Paris Hilton has been a public figure for the better part of two decades, but the former reality star and tabloid staple says she’s ready to finally introduce the world to her real self in the YouTube documentary “This Is Paris.”
Hilton is the subject of the upcoming doc, which will grapple with the public perception of her as a world-famous heiress and socialite — a perception she once willingly helped perpetuate — and “uncover the hidden past of the international icon.”
“This is completely different than anything I’ve ever done. This is a real film,” Hilton said at the Television Critics Association press tour on Saturday, promising that “This Is Paris” won’t resemble her short-lived reality series “The World According to Paris” or the ostensible “reality” show that made her a household name, “The Simple Life.”
“Everything I’ve ever done before was more me playing that character again,” Hilton said. “But with this, I really just wanted to pull the curtain back and show my real life — talk about things that are very hard to talk about and things that I’ve experienced in life but never discussed before.”
“I had grown up in the U.K. looking at Paris on the cover of every magazine I walked past,” director Alexandra Dean said. “I thought she was that original influencer that maybe had brought this whole influencer world upon us, which I think all of us have mixed feelings about.”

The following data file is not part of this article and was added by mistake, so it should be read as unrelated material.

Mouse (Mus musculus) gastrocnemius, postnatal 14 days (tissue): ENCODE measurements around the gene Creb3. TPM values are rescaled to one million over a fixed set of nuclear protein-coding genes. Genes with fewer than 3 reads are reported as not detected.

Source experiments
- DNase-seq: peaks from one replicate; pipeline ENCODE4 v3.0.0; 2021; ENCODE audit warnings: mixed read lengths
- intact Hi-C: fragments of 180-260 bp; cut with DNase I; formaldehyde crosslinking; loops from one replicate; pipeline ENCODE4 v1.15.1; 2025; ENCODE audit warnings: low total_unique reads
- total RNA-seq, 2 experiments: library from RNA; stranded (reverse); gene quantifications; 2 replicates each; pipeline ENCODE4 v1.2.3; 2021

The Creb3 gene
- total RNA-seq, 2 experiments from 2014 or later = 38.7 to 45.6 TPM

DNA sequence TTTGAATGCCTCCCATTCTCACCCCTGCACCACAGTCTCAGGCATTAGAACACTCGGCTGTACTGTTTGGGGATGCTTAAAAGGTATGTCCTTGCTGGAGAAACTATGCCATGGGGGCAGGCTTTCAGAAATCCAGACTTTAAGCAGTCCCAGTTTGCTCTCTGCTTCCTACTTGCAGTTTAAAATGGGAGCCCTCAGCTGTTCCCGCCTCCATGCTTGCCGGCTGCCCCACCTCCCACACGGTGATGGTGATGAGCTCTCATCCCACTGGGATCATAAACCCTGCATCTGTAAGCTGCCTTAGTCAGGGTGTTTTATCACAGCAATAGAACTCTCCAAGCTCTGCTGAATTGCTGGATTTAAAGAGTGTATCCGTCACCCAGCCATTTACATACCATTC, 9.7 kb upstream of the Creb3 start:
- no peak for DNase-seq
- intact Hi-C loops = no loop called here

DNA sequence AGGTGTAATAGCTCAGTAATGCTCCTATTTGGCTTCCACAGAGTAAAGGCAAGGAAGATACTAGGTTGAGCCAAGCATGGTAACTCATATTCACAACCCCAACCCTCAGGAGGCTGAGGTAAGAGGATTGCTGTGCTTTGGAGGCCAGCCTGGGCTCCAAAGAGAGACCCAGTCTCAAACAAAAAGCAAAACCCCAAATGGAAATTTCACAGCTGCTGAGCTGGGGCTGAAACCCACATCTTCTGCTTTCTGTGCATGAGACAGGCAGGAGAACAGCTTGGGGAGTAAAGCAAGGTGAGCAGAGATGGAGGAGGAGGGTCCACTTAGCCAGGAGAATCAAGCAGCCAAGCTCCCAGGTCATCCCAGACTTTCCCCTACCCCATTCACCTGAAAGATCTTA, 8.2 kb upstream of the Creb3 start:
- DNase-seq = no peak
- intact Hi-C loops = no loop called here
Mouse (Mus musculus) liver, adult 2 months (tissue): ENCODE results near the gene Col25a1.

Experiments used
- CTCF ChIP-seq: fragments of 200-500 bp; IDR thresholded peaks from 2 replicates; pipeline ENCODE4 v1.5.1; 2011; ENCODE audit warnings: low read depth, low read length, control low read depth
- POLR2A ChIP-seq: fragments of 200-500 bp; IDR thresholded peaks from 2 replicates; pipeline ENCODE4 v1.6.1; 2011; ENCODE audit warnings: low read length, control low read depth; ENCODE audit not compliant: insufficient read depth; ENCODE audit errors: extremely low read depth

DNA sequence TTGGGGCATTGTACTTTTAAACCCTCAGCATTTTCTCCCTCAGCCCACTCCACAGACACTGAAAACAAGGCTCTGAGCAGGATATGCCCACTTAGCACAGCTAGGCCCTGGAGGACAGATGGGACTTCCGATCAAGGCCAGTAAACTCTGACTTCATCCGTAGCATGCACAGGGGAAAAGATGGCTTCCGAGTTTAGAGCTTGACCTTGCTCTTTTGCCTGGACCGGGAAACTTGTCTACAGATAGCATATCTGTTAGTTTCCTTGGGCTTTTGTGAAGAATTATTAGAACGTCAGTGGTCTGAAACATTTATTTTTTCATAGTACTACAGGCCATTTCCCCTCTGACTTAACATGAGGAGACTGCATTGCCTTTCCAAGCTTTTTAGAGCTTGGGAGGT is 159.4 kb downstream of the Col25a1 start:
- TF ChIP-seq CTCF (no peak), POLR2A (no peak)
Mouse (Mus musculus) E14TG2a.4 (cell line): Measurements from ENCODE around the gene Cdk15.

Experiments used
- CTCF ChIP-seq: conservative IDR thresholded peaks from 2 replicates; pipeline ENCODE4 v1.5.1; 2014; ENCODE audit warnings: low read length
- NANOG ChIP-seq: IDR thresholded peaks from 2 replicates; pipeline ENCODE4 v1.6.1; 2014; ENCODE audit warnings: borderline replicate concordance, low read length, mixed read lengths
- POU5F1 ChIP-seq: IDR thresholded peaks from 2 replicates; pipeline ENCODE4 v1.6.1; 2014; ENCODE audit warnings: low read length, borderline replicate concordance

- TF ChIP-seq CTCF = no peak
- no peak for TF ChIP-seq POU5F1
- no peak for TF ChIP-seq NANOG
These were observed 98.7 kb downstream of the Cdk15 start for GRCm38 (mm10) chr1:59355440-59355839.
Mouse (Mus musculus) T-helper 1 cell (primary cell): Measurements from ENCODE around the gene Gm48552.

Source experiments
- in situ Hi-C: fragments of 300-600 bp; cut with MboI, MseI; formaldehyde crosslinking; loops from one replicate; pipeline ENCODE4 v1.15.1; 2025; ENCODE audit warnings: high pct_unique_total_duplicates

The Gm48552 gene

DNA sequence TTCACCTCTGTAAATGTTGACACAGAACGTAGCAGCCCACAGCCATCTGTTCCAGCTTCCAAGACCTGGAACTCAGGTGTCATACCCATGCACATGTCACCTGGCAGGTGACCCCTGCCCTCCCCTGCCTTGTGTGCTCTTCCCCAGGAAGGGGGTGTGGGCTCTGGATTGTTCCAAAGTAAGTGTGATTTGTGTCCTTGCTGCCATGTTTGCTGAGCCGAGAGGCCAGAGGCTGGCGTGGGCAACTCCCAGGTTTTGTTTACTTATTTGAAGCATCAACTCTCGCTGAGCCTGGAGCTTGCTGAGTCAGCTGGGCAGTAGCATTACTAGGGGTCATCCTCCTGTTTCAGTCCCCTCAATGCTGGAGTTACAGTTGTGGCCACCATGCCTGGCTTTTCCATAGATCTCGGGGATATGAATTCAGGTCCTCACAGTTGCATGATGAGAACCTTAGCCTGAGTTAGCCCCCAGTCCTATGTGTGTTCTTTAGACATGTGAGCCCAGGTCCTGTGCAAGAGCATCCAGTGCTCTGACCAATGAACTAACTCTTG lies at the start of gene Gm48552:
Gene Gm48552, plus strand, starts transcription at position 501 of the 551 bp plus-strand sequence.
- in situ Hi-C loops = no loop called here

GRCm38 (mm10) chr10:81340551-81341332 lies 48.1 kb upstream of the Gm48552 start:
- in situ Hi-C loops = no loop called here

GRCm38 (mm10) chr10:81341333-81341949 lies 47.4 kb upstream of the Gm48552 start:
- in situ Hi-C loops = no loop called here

Dean’s previous project was “Bombshell,” a documentary about Austrian actress of the 1930s and ’40s Hedy Lamarr, who also invented the radio guidance system for Allied torpedoes used in World War II. Dean described that project as an attempt to examine “the mind of a woman who had always been known for her face.” She sees “This Is Paris” as a continuation of that mission.
“I wanted to do a film that answered this question that everybody was asking me after ‘Bombshell.’ Could it happen in America today?” she said. “The answer is absolutely, unequivocally yes. And I’m sitting next to her.”
On “The Simple Life,” which first debuted in 2003 when Hilton was 21, she was portrayed as a know-nothing rich girl, too sheltered by privilege to function in the real world. The way she was pitched the show was “Green Acres” meets “Clueless,” Hilton said.
“I was having fun with it. I was in on the joke,” she said.
“I was reading old press articles about Paris, and one of the interesting insights in all the press and all the discussions that we’ve been having about the Hilton family the last 20-some years is that we’ve been having this conversation with each other,” said producer Aaron Saidman. “We haven’t really heard the authentic inner truth from Paris herself. If we heard anything, it was that persona.”
“When scandal broke, it was more about circling the wagons and don’t dignify it with a response,” he continued. “As a result, we’ve all been talking about it and writing about it and clamoring for gossip about it. But we never really heard from Paris and her family.”
“The film, in a way, is a response to that early persona and the character that she was portraying,” Saidman said. “It’s an attempt to deconstruct that and learn who she is as a woman and what she’s been through. That complex nature of a human being that we often don’t stop to examine because they’re a celebrity or an icon.”